Every type of bike has a corresponding frame structure. The type of design may favor functionality, visual appeal, engine type, weight distribution or the cost of its particular model—it depends on the purpose the vehicle is intended for. To accommodate their massive powerplants, cruiser frames tend to be heavier than sportbike frames, which lean toward weight savings and performance gain. There are three basic modern frame types.
The most common type is called the cradle or tube frame. This simple design derives its strength from the triangulation of support tubing at major stress points. A center tube starts from the steering head and passes over the engine, where it splits in two around the swingarm pivot, then joins up with the cradle and wraps around the lower engine to link up with the head tube. The cradle consists of down tubes that extend under the engine and reattach to the frame near the swingarm pivot. This frame is relatively lightweight, extremely strong and easy to fabricate. The perimeter frame shown is a variation on this design. Its direct path between two load points makes the frame stiff and light and allows room for engine intake and exhaust systems.
In a backbone or spine configuration, the engine hangs from the top of the frame and acts as a structural member. This design requires the frame to be relatively heavy in order to provide adequate strength and support, but since the frame tubes don't enclose the engine, service is simple.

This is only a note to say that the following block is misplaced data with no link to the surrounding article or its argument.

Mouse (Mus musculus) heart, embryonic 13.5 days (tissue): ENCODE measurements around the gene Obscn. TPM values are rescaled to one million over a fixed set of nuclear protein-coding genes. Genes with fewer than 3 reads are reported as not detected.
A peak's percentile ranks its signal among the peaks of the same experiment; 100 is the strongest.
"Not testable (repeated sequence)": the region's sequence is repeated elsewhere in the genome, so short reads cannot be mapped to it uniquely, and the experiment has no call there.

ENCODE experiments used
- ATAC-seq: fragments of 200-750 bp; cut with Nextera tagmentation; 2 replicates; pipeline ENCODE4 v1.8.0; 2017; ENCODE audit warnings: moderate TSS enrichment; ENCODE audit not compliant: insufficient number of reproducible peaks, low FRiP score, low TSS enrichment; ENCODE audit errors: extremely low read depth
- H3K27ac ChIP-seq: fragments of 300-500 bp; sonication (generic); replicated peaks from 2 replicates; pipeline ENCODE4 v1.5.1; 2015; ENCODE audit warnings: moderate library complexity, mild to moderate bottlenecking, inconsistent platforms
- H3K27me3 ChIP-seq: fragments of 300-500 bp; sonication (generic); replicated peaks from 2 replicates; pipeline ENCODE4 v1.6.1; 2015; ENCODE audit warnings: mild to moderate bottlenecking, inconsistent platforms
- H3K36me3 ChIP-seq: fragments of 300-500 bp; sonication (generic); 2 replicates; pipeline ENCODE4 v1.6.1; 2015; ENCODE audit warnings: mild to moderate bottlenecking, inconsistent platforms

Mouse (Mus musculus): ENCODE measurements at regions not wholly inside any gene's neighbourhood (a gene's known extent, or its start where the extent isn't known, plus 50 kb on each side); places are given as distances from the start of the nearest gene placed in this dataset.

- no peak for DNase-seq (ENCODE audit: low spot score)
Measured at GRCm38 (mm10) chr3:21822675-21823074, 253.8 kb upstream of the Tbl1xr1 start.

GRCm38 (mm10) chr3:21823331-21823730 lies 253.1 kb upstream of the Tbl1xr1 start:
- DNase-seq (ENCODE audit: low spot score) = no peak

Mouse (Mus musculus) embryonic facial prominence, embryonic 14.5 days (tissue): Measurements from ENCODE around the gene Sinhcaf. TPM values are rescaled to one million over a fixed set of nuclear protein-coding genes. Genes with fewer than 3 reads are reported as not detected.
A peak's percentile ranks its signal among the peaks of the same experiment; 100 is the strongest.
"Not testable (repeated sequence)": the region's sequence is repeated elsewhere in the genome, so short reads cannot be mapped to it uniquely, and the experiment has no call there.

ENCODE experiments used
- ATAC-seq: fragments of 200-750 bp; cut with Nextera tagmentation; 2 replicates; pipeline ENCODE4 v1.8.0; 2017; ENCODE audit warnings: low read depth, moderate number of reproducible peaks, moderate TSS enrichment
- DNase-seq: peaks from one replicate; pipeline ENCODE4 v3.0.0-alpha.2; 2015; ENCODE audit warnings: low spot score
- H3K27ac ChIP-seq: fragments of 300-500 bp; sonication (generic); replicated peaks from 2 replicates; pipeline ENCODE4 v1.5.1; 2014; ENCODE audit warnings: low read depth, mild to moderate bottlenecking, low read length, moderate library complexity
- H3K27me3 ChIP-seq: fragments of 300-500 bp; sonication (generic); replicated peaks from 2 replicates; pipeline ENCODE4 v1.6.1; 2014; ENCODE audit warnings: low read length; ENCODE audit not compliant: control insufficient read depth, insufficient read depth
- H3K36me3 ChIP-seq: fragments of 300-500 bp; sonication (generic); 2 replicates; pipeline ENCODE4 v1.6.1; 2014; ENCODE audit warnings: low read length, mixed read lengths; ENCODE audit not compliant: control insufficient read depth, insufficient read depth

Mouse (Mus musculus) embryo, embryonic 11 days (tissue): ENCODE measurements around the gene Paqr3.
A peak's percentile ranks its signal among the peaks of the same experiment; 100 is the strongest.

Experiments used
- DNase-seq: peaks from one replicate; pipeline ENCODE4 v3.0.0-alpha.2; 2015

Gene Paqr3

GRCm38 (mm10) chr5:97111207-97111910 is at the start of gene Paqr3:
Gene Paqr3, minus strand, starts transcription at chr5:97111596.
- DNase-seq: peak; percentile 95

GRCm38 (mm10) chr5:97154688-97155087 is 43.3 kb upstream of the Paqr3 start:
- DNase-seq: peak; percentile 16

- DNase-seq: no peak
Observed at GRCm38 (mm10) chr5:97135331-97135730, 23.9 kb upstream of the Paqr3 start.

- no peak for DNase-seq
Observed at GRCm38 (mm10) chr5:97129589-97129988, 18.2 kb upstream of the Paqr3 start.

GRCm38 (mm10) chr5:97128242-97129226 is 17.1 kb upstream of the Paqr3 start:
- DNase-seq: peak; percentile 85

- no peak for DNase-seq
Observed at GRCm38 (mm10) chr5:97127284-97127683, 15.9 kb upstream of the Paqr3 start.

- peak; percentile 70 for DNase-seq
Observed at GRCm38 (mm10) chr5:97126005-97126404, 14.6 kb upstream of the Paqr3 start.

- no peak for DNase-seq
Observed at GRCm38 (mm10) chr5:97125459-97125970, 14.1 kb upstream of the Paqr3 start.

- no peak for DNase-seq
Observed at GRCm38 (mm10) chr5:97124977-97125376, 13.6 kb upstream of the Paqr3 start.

A pressed or stamped frame is two pieces of stamped sheet metal welded together, with strength determined by the shape of the stamping. This type of frame is the most cost-effective to produce and is used on inexpensive, small-displacement bikes. A variation is the monocoque frame, in which the body has a structural function. Instead of individual tubes, the monocoque is one large, welded, box structure. The "box" has the steering head welded to the front, and the design arches over the engine to the swingarm pivot. The airbox, cleaner and battery box can be incorporated into the main frame box, thus saving space. Scooters are classic examples.
Motorcycle frames are constantly being updated, so it's not unusual to find combinations of these designs.